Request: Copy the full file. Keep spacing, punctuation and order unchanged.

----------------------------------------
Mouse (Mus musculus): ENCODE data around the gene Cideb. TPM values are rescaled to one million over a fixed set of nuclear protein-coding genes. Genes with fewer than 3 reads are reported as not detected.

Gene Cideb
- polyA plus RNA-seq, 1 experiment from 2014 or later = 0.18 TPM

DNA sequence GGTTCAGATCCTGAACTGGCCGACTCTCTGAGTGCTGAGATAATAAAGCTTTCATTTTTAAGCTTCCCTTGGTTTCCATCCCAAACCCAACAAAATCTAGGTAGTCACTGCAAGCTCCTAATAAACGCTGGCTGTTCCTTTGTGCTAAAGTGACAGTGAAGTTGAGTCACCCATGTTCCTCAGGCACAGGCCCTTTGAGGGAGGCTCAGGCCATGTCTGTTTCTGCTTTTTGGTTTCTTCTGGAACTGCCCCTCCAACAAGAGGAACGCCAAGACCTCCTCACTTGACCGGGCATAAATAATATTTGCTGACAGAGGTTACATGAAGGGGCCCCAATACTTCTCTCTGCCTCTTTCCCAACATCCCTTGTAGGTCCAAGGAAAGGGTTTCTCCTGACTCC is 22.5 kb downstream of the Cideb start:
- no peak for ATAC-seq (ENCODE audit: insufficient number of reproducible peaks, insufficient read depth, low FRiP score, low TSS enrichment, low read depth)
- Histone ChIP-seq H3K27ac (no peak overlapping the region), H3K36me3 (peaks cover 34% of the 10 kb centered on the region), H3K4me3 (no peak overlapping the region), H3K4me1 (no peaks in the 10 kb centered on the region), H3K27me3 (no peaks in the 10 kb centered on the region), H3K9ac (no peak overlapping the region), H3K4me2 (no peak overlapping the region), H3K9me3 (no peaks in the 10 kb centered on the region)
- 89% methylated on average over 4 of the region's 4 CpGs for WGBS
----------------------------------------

Mouse (Mus musculus): ENCODE data around the gene Cideb. TPM values are rescaled to one million over a fixed set of nuclear protein-coding genes. Genes with fewer than 3 reads are reported as not detected.

Gene Cideb
- polyA plus RNA-seq, 1 experiment from 2014 or later = 0.18 TPM

DNA sequence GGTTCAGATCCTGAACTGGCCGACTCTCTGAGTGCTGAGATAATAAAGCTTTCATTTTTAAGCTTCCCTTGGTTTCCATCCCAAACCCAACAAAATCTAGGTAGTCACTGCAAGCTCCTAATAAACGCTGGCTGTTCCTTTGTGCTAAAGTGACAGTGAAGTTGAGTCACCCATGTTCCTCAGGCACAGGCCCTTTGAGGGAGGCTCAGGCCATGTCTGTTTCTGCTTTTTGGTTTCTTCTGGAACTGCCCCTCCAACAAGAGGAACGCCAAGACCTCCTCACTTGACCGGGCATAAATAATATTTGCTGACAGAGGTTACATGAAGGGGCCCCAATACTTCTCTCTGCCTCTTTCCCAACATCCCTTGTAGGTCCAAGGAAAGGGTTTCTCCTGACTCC is 22.5 kb downstream of the Cideb start:
- no peak for ATAC-seq (ENCODE audit: insufficient number of reproducible peaks, insufficient read depth, low FRiP score, low TSS enrichment, low read depth)
- Histone ChIP-seq H3K27ac (no peak overlapping the region), H3K36me3 (peaks cover 34% of the 10 kb centered on the region), H3K4me3 (no peak overlapping the region), H3K4me1 (no peaks in the 10 kb centered on the region), H3K27me3 (no peaks in the 10 kb centered on the region), H3K9ac (no peak overlapping the region), H3K4me2 (no peak overlapping the region), H3K9me3 (no peaks in the 10 kb centered on the region)
- 89% methylated on average over 4 of the region's 4 CpGs for WGBS